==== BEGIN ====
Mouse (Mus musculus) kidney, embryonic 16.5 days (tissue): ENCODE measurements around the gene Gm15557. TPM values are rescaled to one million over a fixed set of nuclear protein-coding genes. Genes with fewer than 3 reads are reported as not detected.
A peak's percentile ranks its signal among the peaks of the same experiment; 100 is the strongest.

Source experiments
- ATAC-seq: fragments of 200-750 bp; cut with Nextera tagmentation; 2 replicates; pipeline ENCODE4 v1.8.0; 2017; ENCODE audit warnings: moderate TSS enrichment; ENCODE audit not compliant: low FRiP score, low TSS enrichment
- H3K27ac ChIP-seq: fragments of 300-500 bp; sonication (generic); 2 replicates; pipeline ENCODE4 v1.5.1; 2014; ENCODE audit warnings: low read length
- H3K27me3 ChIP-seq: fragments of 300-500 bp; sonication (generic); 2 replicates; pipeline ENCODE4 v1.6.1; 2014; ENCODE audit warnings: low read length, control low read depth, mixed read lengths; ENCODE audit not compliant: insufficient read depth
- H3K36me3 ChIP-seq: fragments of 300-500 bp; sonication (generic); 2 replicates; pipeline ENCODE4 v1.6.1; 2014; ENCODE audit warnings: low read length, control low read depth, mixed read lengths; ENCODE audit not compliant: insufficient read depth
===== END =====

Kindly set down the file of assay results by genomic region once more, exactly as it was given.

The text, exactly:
Mouse (Mus musculus) kidney, embryonic 16.5 days (tissue): ENCODE measurements around the gene Gm15557. TPM values are rescaled to one million over a fixed set of nuclear protein-coding genes. Genes with fewer than 3 reads are reported as not detected.
A peak's percentile ranks its signal among the peaks of the same experiment; 100 is the strongest.

Source experiments
- ATAC-seq: fragments of 200-750 bp; cut with Nextera tagmentation; 2 replicates; pipeline ENCODE4 v1.8.0; 2017; ENCODE audit warnings: moderate TSS enrichment; ENCODE audit not compliant: low FRiP score, low TSS enrichment
- H3K27ac ChIP-seq: fragments of 300-500 bp; sonication (generic); 2 replicates; pipeline ENCODE4 v1.5.1; 2014; ENCODE audit warnings: low read length
- H3K27me3 ChIP-seq: fragments of 300-500 bp; sonication (generic); 2 replicates; pipeline ENCODE4 v1.6.1; 2014; ENCODE audit warnings: low read length, control low read depth, mixed read lengths; ENCODE audit not compliant: insufficient read depth
- H3K36me3 ChIP-seq: fragments of 300-500 bp; sonication (generic); 2 replicates; pipeline ENCODE4 v1.6.1; 2014; ENCODE audit warnings: low read length, control low read depth, mixed read lengths; ENCODE audit not compliant: insufficient read depth